February 21st, 2013 by AAA
ORLANDO, Fla., (February 21, 2013) – With more than 125 million vehicles on the roadway and Americans relying on their cars for nearly every part of their life, AAA recognizes one of the most stressful things a motorist can encounter is a sudden breakdown. In 2012, AAA received more than 28 million roadside assistance calls. While 58 percent of those breakdowns could be resolved at the roadside by AAA technicians, nearly 12 million vehicles needed to be towed to a local repair shop for further help.
“Being stranded with your vehicle can be a very stressful experience,” said John Nielsen, AAA’s Director of Automotive Engineering and Repair. “It is important to be prepared for a break-down. There are several things to remember that can help keep you safe and get you back on the road more quickly.”
What to Do When Your Vehicle Breaks Down on a Roadway
Since surroundings, traffic patterns and vehicle hazards vary, it is important to continually monitor and evaluate your situation. AAA offers the following guidelines and general suggestions for motorists experiencing a breakdown.
If the car is clearly experiencing a problem but can still be driven a short distance, drive to a safe location such as a parking lot. If the vehicle stops running but still has coasting momentum, guide it to the far right shoulder as far off the road as possible while remaining on level ground. Turn on the emergency flashers to alert other motorists.
If the car cannot get completely off the roadway, switch on the safety/emergency flashers and consider leaving the vehicle and moving to a safer location. Occupants should not remain in a vehicle if there is a possibility it may be struck by other traffic. For the same reason, it is generally not a good idea to attempt to push a disabled car off the road.
Drivers and passengers should exit a broken down car on the side away from traffic if at all possible. Use extreme caution and watch for oncoming vehicles, especially at night or in bad weather when visibility is limited. While waiting for help, never stand directly behind or in front of the disabled vehicle.
In addition to turning on a vehicle’s emergency flashers, drivers can signal other motorists that they have a problem by raising the car hood, tying a brightly colored handkerchief or scarf to the antenna or door handle, or setting out flares, warning triangles or emergency beacons. These signals can help other drivers recognize there is a problem and hopefully prompt them to slow down, move over to allow more room and proceed with caution as they pass.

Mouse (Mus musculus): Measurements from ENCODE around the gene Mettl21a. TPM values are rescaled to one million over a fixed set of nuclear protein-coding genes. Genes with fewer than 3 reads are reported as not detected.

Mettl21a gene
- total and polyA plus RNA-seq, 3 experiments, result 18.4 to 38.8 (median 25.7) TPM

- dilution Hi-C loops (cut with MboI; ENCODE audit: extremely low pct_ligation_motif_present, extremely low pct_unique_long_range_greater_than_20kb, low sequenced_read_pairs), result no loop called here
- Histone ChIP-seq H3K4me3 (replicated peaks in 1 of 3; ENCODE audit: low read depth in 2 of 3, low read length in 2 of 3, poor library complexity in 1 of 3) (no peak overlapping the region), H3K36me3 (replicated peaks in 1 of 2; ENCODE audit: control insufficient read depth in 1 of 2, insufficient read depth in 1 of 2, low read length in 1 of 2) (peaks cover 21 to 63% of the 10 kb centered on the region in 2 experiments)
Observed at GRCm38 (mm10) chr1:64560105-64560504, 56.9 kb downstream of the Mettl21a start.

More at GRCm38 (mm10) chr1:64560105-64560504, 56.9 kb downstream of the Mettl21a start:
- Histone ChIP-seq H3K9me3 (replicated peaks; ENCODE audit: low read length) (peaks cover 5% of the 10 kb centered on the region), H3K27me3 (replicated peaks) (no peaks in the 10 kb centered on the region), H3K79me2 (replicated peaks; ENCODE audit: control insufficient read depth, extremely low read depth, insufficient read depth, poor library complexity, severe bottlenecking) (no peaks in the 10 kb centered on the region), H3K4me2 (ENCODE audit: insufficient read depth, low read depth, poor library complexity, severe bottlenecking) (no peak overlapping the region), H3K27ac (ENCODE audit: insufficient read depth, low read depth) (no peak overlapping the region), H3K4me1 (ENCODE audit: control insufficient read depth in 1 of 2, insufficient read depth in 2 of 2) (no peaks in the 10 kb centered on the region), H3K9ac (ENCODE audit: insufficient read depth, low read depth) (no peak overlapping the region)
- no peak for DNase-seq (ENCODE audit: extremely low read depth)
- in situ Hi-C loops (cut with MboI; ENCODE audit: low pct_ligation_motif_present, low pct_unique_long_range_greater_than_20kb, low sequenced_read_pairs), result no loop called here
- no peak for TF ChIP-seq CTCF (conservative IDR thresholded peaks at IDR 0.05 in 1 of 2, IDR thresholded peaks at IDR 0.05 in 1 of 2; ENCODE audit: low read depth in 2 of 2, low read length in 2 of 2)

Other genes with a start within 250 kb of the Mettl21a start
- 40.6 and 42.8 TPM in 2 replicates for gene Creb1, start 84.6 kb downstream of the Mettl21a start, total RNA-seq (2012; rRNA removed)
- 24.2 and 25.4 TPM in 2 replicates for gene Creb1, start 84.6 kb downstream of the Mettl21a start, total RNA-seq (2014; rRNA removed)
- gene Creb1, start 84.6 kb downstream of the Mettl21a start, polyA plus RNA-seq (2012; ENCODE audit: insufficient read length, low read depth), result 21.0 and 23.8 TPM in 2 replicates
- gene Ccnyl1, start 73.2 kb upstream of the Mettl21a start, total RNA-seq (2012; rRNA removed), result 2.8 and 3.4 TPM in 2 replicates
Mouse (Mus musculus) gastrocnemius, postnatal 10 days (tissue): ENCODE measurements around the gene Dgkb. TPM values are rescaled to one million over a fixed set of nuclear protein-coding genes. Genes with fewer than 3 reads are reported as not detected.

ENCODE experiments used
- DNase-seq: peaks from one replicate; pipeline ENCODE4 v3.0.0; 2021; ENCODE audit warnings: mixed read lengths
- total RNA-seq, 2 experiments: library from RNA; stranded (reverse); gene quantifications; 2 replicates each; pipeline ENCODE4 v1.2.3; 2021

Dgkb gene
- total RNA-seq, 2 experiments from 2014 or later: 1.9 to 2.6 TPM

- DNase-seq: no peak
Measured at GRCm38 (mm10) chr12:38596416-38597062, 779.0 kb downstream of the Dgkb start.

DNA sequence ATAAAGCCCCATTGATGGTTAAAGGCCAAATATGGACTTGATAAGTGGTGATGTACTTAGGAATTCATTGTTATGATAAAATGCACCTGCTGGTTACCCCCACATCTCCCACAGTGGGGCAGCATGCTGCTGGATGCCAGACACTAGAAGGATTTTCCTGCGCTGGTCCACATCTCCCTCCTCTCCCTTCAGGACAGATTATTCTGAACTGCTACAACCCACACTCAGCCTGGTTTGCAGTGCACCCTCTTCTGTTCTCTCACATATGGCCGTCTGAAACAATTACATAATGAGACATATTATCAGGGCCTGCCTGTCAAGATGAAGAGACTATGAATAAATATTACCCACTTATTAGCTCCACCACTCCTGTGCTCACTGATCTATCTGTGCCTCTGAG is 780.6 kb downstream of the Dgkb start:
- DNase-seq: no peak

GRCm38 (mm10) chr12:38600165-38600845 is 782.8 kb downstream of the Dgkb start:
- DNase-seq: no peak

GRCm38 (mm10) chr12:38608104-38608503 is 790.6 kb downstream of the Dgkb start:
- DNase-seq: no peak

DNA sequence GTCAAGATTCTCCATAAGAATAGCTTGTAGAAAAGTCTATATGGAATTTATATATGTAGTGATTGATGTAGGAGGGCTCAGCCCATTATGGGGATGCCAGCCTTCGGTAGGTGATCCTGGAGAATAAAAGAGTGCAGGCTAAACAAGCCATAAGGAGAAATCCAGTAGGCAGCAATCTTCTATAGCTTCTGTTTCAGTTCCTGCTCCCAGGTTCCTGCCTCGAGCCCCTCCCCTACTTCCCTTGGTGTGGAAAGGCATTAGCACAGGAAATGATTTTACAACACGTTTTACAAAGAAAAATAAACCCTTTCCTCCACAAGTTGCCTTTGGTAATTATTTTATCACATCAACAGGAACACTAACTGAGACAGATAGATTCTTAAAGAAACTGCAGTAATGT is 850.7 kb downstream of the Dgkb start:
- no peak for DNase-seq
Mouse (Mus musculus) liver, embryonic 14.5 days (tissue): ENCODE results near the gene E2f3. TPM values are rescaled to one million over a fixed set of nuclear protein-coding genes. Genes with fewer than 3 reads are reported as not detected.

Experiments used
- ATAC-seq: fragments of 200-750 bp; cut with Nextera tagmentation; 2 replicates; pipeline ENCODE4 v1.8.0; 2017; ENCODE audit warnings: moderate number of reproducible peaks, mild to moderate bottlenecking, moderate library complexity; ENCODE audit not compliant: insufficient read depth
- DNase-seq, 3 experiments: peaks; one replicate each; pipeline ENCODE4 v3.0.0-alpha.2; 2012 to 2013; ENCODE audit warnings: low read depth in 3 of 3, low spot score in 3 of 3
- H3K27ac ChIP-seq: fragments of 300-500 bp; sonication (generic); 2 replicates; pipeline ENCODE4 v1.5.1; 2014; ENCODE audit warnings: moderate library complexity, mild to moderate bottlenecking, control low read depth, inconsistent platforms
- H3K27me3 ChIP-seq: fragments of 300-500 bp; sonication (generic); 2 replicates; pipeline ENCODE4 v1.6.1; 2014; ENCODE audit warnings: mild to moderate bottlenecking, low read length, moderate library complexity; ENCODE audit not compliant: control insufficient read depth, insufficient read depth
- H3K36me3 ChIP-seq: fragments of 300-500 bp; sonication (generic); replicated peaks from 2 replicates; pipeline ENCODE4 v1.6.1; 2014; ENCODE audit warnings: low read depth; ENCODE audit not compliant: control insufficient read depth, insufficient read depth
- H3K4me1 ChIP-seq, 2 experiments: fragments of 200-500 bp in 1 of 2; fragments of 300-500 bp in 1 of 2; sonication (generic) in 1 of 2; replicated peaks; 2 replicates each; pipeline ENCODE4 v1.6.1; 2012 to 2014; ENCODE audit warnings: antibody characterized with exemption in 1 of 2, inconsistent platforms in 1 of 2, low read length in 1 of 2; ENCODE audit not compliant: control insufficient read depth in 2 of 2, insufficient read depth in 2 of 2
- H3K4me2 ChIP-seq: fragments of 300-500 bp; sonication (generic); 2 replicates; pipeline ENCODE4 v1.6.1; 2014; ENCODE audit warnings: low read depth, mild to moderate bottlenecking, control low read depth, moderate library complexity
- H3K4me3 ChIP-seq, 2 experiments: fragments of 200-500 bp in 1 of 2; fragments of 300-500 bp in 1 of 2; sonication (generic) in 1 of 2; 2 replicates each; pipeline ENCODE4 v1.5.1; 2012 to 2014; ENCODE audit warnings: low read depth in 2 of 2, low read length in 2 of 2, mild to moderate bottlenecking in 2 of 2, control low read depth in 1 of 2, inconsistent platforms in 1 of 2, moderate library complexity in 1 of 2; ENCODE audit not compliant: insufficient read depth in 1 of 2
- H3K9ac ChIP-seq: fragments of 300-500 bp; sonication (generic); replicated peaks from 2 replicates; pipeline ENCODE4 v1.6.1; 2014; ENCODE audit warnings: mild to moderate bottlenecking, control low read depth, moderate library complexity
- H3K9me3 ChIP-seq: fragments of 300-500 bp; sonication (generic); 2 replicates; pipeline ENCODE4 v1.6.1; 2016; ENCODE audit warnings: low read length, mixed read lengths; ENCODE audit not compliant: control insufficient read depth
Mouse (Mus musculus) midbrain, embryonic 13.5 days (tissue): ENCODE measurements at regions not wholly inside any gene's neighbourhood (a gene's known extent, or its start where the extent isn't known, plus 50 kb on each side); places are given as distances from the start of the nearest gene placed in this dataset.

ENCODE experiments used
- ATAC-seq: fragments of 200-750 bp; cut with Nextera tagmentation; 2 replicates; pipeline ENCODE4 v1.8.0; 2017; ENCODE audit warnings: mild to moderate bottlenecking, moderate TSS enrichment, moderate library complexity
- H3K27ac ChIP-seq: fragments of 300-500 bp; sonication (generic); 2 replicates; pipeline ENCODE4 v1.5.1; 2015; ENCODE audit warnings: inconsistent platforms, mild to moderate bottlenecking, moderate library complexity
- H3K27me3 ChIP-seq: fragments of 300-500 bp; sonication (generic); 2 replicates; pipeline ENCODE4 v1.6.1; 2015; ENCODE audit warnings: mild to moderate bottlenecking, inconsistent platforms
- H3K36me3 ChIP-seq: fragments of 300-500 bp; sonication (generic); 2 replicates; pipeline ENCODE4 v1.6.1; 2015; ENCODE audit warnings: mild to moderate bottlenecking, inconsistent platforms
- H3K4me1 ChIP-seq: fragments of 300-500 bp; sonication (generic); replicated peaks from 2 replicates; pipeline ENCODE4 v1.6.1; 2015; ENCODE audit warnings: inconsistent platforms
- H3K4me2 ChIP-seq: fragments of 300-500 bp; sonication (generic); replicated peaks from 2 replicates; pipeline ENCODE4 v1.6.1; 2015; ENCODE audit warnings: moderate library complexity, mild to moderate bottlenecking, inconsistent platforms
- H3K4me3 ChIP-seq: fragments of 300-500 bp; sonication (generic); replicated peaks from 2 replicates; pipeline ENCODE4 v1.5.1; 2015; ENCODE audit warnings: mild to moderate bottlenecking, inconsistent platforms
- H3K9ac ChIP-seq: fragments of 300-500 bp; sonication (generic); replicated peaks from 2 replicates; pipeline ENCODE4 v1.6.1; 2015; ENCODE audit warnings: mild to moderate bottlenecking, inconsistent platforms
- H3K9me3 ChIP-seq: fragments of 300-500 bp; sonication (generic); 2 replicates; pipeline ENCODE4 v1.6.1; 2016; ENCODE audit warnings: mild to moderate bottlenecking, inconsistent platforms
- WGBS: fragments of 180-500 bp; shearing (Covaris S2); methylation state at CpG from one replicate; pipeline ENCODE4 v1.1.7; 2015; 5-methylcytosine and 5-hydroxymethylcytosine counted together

Communicating Your Situation
Once the driver and passengers are in a safe location, request assistance from a road service provider such as AAA. Make note of surroundings, landmarks, buildings or road signs to help relay your location. Android and iPhone users can also download the AAA Mobile app which provides easy access to roadside assistance, vehicle battery quotes, Approved Auto Repair (AAR) locations, maps, directions, member-exclusive discounts and travel planning.
Where Do I Send My Car?
Once assistance arrives, if the technician is unable to remedy the problem at the roadside, the car will have to be towed somewhere for repair. Unless the driver is a savvy automotive do-it-yourselfer who wants the car towed home, the vehicle will most likely be towed directly to a repair facility.
When traveling away from home, or if the driver does not have a regular repair facility, AAA can provide the names and locations of nearby AAA Approved Auto Repair facilities. These quality shops have met stringent professional standards for training, equipment, cleanliness and customer service. AAA Approved Auto Repair is a free public service that can help any motorist identify trustworthy, quality auto repair facilities. Motorists can search for nearby facilities online at AAA.com/Repair. Approved Auto Repair facilities also can be quickly found with the AAA Mobile app or, on other web-enabled mobile phones, using AAA’s Mobile Web site at AAA.mobi.
To help drivers prepare for these unfortunate situations, AAA offers an in-depth guide called “What to Do When Your Vehicle Breaks Down: The AAA Guide to Personal Safety.” The guide can be downloaded for free here.
As North America’s largest motoring and leisure travel organization, AAA provides more than 53 million members with travel, insurance, financial and automotive-related services. Since its founding in 1902, the not-for-profit, fully tax-paying AAA has been a leader and advocate for the safety and security of all travelers. AAA clubs can be visited on the Internet at AAA.com.